Monday, December 12, 2011

Third Report-back

This will be my last report-back until after the holidays – so compliments of the Season to you all!

First, two older ‘responses’ that fell through the cracks because they came in long before we put up the Cederberg Hiking Map webpage. At Cisca Nieuwoudt’s request Hendrico Burger has sent in comprehensive GPS tracks for the MTB routes – old and new – at Dwarsrivier. Many thanks, Hendrico – these will certainly be on the final map, and also on the Dwarsrivier/Sanddrif downloadable freebie, when we get around to revising that!

Back in August Johann Lanz sent us the Panorama Cave coords and some useful path info.

Cathedral Rocks, also known as the Organ Pipes

Back to the present. Mike Scott has been sifting our virtual Book 3 and came up with these:

Picture 112 is just known as the Welbedacht cliff with rock climber’s routes mainly by Andrew de Klerk.
Picture 114 is the old Sleeppad used for sledges laden with Ceder logs.
[That’s what we thought, Mike, until Alex Basson put us right – see previous blog!]
Picture 118 is the Uilsgat needles, and Picture 120 looks suspiciously like another view of the Westernmost one.
Picture 127 does NOT look like The Anvil to me, unless there is another rock also called an anvil? [See NOTE below]
Picture 128 [Vogelgesangvallei] I am trying to find my pictures of the valley, but would tend to believe Ralph Taylor, as often Trig maps were wrong, and if not actually wrong, used names from the locals which differed from the ones used by mountaineers! 

Vogelgesangvallei:  we too agree with Ralph Taylor

Picture 129, mystery concrete-lined hole near Sneeukop Hut:  we thought it was an old toilet hole filled in when we were last there!
Picture 135 Yes - Cathedral Rocks, but some people refer to them as the Organ Pipes.
Picture 143 Yes [Boskloof Pinnacle]
Picture 144 Yes [the Machine Gun of Machine Gun Ridge].

Boskloof Pinnacle

Many thanks, Mike – looking forward to your inputs for Book 4. 

However, we’re still uneasy about The Anvil. Can anyone comment? 

We seem to have these options:

The Anvil – the left or the right?

David Donald sent this interesting account of the Maltese Cross path in the snow, thereby illustrating yet another hazard for the mapmaker: what happens when the path is simply buried? Unfortunately not all the high-altitude paths have tall beacons ...

David’s pic of the Cross
in the snow : we used it
on the cover of our second
Cederberg touring map
In the winter of 2001 or thereabouts, I set out to climb up to the Maltese Cross with two good friends, Peter Fiske and Chris Wren-Sargent.  It was a beautiful, clear day after heavy falls of snow across the Cederberg the previous night. However, as we made our way up the gully to the Cross, the path became more and more difficult to follow as the snow became thicker towards the top. Nevertheless, we floundered on through ever-thicker drifts but with a clear sight of the top of the gully to guide us. The sight which greeted us as we reached the plateau was absolutely stunning: a thick, white blanket of white as far as we could see with clumps of snow clinging to the ledges of the Cross itself. After having a mild snow-fight and taking some photos we retreated as rapidly as we could in the face of an advancing south-westerly squall of snow. When we showed the photos to the manager of the Nieuwoudt farm below, he was amazed: he had never before seen the Cross and its surrounds as deep in snow as that.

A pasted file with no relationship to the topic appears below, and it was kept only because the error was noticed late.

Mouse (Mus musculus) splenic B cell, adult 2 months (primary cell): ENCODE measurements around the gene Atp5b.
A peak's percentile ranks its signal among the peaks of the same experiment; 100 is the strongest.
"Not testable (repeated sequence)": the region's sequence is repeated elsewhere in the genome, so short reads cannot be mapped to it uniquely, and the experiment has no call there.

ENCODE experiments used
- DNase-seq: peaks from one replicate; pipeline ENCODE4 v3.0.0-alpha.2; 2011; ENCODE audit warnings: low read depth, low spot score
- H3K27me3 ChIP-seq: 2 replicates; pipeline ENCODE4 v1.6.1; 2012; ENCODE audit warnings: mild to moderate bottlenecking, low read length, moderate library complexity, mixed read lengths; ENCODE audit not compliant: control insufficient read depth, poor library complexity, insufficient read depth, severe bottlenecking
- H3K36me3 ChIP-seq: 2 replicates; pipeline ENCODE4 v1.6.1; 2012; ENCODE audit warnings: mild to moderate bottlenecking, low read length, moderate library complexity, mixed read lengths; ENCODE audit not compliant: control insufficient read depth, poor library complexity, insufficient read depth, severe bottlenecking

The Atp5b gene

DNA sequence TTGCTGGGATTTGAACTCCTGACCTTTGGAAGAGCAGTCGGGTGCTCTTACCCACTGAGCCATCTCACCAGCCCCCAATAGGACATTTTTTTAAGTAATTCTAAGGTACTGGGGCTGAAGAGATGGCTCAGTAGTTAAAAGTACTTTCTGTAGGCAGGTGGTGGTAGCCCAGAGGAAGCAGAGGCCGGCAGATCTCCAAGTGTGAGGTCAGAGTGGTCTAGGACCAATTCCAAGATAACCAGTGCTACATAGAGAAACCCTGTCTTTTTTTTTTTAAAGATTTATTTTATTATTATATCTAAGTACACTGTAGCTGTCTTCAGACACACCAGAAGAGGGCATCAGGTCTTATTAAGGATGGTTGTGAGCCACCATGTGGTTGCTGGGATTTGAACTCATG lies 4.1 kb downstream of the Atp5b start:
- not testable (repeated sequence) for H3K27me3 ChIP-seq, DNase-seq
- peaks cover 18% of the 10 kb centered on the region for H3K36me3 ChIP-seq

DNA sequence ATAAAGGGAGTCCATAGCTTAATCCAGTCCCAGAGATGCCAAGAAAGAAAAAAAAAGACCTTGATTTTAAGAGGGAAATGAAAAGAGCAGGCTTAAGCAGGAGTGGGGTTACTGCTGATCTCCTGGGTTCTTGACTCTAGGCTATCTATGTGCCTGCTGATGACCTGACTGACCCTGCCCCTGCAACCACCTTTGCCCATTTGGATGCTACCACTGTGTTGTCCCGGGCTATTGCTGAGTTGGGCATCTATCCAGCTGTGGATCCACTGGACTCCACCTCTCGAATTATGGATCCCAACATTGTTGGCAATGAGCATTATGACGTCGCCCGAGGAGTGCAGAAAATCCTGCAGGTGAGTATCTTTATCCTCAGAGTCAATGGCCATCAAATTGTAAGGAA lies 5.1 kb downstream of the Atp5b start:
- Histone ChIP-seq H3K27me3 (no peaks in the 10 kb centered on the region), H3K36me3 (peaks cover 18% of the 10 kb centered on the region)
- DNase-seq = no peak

The moral of the story is simply that if any one contemplates climbing up that gully to the Maltese Cross when it has snowed, please be well clad, aware of what I have described regarding the path and, even on a day that starts out sunny and clear, keep an eye out for the sudden changes that the south-westerlies can bring!

Galeo Saintz sent a GPS track of the routes used by Rim of Africa - useful, Galeo. See what he's all about at

Justin Lawson continues to keep us prominent on the website: many thanks, Justin. I’m hoping some of your members spend some holiday time in the Cederberg, and send in info early next year!

Paul la Grange turned out to be a former colleague of Alex Basson, when the latter was teaching at SACS; Paul sent this snippet:

On one occasion, Alex, having had quite enough of the stresses of teaching naughty youngsters, took himself off to his favourite area near Basson’s Klip and by his own admission tried to live like a Bushman for a couple of days. He wore only a loincloth, no shoes and survived by living off the land. I cannot remember the details of the story, but suffice it to say that he did not last too long and had to scramble for his bundle of tucked-away clothes and emergency rations in quite a hurry! He did mention that the experience had done him the world of good and he certainly went on teaching for many years to come after that. 

And to end off, the formal stuff ...

Mapping: have digitised comprehensive map info from the northern edge down to a line more or less from Boskloof to Biedouw ... hope to be down to Wuppertal by New Year.
Response to webpage: 671 individuals since Nov 14; 102 Algeria maps, 150 books and 55 GoogleEarth photo-tracks downloaded.
Info already in:
Already acknowledged: Rudolf Andrag, Quinton Martins, Ronnie Hazell, Charles Merry, Wim Morris, Alex Basson, Graham Bellairs, Julyan Symons, Galeo Saintz, Paul la Grange, Laurence Elton, Mike Scott, Peter Hart

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